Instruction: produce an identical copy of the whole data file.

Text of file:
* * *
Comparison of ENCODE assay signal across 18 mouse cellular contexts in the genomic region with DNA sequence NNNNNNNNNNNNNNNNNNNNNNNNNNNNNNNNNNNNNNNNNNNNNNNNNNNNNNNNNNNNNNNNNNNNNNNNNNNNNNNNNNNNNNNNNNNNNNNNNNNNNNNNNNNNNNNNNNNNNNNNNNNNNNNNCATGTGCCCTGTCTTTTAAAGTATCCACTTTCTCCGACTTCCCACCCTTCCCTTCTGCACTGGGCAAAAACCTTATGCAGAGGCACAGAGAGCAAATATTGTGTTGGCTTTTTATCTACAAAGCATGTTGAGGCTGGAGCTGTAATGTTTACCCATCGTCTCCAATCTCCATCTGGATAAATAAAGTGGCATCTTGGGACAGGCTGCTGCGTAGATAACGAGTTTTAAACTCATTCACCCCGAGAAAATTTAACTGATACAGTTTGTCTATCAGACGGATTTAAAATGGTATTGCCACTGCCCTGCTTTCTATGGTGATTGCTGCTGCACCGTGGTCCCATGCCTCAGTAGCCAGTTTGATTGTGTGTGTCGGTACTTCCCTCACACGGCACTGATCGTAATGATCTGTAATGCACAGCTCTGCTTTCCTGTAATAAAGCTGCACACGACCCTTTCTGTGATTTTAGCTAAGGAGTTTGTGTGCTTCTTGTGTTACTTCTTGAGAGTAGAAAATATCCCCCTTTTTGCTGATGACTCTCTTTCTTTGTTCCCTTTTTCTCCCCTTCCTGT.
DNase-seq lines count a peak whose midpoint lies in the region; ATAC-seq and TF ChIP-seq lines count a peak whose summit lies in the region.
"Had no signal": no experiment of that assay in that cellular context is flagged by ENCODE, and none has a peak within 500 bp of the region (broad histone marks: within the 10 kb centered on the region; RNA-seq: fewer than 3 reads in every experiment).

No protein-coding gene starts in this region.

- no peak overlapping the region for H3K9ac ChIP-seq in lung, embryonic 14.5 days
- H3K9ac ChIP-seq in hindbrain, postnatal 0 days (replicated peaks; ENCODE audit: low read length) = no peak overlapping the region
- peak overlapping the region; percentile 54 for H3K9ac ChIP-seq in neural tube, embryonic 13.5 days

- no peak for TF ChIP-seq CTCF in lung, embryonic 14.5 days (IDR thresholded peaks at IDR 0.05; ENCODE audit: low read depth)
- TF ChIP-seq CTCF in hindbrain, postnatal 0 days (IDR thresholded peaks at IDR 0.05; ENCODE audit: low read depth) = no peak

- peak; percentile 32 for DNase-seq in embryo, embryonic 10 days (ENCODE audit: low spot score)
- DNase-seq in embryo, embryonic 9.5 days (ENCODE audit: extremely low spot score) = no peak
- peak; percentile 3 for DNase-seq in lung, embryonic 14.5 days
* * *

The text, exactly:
Comparison of ENCODE assay signal across 18 mouse cellular contexts in the genomic region with DNA sequence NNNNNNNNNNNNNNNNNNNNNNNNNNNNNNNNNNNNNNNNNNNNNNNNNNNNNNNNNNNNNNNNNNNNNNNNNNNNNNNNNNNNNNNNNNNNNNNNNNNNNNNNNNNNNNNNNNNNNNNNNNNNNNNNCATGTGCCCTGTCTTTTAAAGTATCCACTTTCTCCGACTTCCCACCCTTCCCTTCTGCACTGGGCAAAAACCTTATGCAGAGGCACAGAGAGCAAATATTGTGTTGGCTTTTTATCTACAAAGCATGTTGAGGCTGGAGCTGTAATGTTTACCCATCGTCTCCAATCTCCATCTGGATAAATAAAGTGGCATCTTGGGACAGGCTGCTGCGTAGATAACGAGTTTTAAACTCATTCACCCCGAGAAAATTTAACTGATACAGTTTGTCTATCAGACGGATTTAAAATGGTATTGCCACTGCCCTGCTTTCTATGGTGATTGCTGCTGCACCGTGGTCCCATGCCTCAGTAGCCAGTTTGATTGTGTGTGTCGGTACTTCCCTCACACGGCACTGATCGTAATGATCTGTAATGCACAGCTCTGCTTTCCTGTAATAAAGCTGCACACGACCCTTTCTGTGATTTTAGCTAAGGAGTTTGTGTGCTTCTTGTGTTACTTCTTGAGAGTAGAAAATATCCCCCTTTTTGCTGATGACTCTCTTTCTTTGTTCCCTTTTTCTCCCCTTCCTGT.
DNase-seq lines count a peak whose midpoint lies in the region; ATAC-seq and TF ChIP-seq lines count a peak whose summit lies in the region.
"Had no signal": no experiment of that assay in that cellular context is flagged by ENCODE, and none has a peak within 500 bp of the region (broad histone marks: within the 10 kb centered on the region; RNA-seq: fewer than 3 reads in every experiment).

No protein-coding gene starts in this region.

- no peak overlapping the region for H3K9ac ChIP-seq in lung, embryonic 14.5 days
- H3K9ac ChIP-seq in hindbrain, postnatal 0 days (replicated peaks; ENCODE audit: low read length) = no peak overlapping the region
- peak overlapping the region; percentile 54 for H3K9ac ChIP-seq in neural tube, embryonic 13.5 days

- no peak for TF ChIP-seq CTCF in lung, embryonic 14.5 days (IDR thresholded peaks at IDR 0.05; ENCODE audit: low read depth)
- TF ChIP-seq CTCF in hindbrain, postnatal 0 days (IDR thresholded peaks at IDR 0.05; ENCODE audit: low read depth) = no peak

- peak; percentile 32 for DNase-seq in embryo, embryonic 10 days (ENCODE audit: low spot score)
- DNase-seq in embryo, embryonic 9.5 days (ENCODE audit: extremely low spot score) = no peak
- peak; percentile 3 for DNase-seq in lung, embryonic 14.5 days